Know More about Auto Companies' Training Schools

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Almost all of the automobile manufacturing companies provide advanced training for the technicians who work in their dealerships. The main catch, however, is that you usually have to be employed by a dealership or have dealership sponsoring to enter one of these programs. Remember, too, that you may be studying only the manufacturer's cars. The best place to find out more about dealer-sponsored training is to contact some dealers in your area.

General Motors-Automotive Service Educational Program

In the spring of 1981, General Motors started an innovative program of education that opened new doors for those interested in automotive technical training. General Motors calls it ASEP, which is an acronym for Automotive Service Educational Program. It is a two-year training program that is offered through community colleges and GM dealerships. It features a blend of class-room training mixed with on-the-job experience. Today sixty-five colleges in the United States and sixteen colleges in Canada are affiliated.



One of the schools involved in the cooperative program is Triton College in River Grove, Illinois, a suburb of Chicago. Triton's program is typical of those offered at other community colleges across the nation. The school works closely with the auto manufacturers to keep its curriculum up to date. One example is Triton's GM affiliation. (Note: Triton also works with other car manufacturers and models.)

Basically the GM Automotive Service Educational Program (ASEP) is designed to upgrade the technical competence and professional level of the incoming dealership technician. The curriculum is designed by General Motors, in cooperation with the college, and it does provide for a two-year associate degree in automotive service technology. The student must go to school and work at one of the dealerships. For example, the student may spend the first 11 weeks at the college and follows that up with 8 weeks at the dealership in the first semester. The student then goes back to school for another 11 weeks followed by 8 more weeks in the dealership, and so on. The work at the dealership is supposed to parallel as closely as possible what the student learned in class.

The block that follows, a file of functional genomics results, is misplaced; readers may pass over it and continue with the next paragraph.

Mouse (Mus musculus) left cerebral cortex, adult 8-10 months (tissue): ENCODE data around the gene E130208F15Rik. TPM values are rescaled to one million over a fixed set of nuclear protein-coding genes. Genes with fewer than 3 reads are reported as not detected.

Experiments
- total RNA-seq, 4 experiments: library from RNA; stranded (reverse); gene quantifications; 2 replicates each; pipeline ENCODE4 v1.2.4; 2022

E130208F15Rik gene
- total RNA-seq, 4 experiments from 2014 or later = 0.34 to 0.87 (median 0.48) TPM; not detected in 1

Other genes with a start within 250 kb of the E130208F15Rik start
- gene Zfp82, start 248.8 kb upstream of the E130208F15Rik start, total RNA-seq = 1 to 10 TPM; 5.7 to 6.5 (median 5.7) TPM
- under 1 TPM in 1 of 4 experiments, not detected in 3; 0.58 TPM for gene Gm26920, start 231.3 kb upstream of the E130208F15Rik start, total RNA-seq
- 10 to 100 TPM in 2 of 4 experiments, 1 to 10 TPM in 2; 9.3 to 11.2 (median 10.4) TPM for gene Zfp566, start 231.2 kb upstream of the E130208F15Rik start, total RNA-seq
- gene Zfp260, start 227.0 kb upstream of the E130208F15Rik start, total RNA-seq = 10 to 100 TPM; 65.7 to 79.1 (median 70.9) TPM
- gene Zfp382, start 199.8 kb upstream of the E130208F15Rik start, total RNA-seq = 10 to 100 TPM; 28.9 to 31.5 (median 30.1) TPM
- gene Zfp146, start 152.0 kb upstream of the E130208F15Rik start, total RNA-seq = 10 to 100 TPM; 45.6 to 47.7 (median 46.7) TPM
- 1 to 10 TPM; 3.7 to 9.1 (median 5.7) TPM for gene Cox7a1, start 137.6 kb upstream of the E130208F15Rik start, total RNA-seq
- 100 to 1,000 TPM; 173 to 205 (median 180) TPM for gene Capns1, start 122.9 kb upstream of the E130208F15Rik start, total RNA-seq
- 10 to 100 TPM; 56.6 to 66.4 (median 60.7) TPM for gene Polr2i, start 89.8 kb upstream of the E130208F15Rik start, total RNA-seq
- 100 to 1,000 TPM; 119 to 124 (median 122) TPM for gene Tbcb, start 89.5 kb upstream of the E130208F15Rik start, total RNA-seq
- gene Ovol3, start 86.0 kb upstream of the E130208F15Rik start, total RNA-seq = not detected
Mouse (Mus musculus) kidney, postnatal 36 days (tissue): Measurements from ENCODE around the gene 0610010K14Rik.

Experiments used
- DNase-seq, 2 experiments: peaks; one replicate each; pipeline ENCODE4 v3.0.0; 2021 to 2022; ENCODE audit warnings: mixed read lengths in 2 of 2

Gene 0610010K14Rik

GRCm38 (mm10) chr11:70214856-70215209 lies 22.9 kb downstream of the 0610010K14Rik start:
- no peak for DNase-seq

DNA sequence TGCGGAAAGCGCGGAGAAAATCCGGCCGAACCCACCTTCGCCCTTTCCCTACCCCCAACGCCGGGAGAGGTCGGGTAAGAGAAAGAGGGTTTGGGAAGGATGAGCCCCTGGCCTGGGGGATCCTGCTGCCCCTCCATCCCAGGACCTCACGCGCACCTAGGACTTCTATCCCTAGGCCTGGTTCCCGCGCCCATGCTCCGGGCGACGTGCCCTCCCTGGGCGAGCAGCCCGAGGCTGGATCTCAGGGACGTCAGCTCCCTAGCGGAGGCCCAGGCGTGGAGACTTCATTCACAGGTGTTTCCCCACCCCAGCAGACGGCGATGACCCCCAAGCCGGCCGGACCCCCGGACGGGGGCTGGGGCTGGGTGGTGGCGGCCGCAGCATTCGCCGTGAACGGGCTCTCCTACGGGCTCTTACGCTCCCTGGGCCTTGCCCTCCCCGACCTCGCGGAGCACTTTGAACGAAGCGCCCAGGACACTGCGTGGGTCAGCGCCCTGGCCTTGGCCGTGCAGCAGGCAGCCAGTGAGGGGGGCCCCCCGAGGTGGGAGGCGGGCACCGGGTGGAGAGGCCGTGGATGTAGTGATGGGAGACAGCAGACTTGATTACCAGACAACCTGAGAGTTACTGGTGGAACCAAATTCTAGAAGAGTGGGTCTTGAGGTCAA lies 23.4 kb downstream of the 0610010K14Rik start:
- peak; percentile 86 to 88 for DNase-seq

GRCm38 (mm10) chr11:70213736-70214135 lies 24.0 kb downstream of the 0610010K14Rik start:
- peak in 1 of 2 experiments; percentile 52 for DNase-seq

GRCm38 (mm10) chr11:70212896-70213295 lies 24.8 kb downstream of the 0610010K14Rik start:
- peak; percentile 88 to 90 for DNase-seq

Since considerable time is spent at the dealership, it is a requirement of the program that the student have the sponsoring of a General Motors dealer. If you can't find a sponsoring dealer, you can write directly to the General Motors. Address your request to the ASEP General Motors Service Technology Group, 1650 Research Drive, Suite 200, Troy, MI 48083. In addition to the instructional program, students also may work part-time at the dealership to help pay for their tuition, but it is not necessary.

Tuition will vary from school to school, usually ranging between $3,000 to $5,000 a year, for students who live in-district. You'll have to add the necessary books for the entire program. Those living outside the district must pay an additional premium. You may be able to secure an out-of-district authorization from your home community college to get the in-district rate. Contact the admissions officer at your local community college.

In addition to the tuition and books, the student will be expected to buy the necessary hand tools, which will probably run about $600 to begin with and an additional $250 in tools as you go along.

Although at present the program is limited to those who can obtain dealership sponsorship, it is highly possible that the training may be offered to the aspiring technician at large, so it would be a good idea to contact your community college and find out.

The following car manufacturers, among others, might be able to supply you with additional information in the form of brochures, booklets, and other materials. Since they all offer training programs, they will be glad to explain their programs and how you can enroll.

INTERNSHIP

There is yet another way for the "green" person to break into the field of auto-motive technician. Say that you are looking for a job and all the employers you meet want only someone with experience or training. The obvious question you might well ask is, "If they only hire people with experience, how can I get experience unless someone hires me?" It is a vicious circle. One way to break that circle is with an internship.

For a minimum wage, or perhaps no wage at all, you may be able to get a job at a local service station or independent repair shop. You may have to accept menial jobs until you can demonstrate that you are capable of more responsible work. But remember, you are making an investment in your future. You may even discover that the occupation is not for you. This way you've spent nothing but some time, and you've learned an important lesson.

Ask your counselor for books on the subject.
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